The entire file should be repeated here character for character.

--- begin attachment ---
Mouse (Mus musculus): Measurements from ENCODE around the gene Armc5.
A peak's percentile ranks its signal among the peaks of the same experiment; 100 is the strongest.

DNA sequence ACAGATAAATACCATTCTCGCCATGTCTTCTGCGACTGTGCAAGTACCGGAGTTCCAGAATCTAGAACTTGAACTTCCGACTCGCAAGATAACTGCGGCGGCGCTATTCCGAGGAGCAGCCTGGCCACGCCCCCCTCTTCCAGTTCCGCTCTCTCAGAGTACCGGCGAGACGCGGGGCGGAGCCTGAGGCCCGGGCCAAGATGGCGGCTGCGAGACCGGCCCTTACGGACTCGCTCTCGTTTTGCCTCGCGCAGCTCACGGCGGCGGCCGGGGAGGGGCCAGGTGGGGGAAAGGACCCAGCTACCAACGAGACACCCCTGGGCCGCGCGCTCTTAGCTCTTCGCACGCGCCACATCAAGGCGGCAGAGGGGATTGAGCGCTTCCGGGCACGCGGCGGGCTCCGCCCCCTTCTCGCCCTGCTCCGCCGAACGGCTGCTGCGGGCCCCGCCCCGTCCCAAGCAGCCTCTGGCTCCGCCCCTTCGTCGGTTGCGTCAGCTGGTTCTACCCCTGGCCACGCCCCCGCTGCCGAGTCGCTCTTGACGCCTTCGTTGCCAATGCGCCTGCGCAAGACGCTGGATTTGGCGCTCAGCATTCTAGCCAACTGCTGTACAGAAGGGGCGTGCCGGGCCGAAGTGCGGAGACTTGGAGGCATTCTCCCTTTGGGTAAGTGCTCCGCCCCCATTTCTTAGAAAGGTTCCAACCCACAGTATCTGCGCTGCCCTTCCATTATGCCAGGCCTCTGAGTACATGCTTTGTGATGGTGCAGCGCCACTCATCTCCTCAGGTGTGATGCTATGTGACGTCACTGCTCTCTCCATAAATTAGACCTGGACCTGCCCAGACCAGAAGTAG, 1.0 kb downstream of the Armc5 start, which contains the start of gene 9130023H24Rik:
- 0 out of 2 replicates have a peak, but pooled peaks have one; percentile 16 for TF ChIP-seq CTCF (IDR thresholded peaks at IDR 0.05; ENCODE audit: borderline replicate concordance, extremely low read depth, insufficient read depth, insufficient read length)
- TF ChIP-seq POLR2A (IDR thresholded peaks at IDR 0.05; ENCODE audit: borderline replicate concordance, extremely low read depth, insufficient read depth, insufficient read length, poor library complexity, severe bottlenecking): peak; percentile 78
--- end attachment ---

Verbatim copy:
Mouse (Mus musculus): Measurements from ENCODE around the gene Armc5.
A peak's percentile ranks its signal among the peaks of the same experiment; 100 is the strongest.

DNA sequence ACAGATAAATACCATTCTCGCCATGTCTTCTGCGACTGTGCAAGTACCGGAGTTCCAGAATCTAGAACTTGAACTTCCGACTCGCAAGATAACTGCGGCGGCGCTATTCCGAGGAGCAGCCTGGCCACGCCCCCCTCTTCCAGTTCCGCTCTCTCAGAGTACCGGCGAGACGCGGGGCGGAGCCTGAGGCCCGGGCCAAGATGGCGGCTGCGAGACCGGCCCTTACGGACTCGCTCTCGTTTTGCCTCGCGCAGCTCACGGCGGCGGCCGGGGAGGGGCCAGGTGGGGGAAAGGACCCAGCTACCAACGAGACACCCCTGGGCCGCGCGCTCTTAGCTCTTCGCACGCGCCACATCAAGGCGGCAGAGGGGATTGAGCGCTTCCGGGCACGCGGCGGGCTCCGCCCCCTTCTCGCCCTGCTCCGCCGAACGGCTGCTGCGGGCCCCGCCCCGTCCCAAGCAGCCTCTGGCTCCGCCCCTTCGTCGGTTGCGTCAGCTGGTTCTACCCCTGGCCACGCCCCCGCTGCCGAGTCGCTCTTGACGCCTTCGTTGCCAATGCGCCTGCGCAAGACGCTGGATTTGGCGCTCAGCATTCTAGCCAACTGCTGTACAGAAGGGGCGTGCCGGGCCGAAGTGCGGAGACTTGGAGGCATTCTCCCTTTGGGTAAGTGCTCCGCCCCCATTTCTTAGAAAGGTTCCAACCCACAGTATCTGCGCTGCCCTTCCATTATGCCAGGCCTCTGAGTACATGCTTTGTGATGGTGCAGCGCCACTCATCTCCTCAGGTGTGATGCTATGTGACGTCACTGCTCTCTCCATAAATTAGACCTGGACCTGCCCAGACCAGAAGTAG, 1.0 kb downstream of the Armc5 start, which contains the start of gene 9130023H24Rik:
- 0 out of 2 replicates have a peak, but pooled peaks have one; percentile 16 for TF ChIP-seq CTCF (IDR thresholded peaks at IDR 0.05; ENCODE audit: borderline replicate concordance, extremely low read depth, insufficient read depth, insufficient read length)
- TF ChIP-seq POLR2A (IDR thresholded peaks at IDR 0.05; ENCODE audit: borderline replicate concordance, extremely low read depth, insufficient read depth, insufficient read length, poor library complexity, severe bottlenecking): peak; percentile 78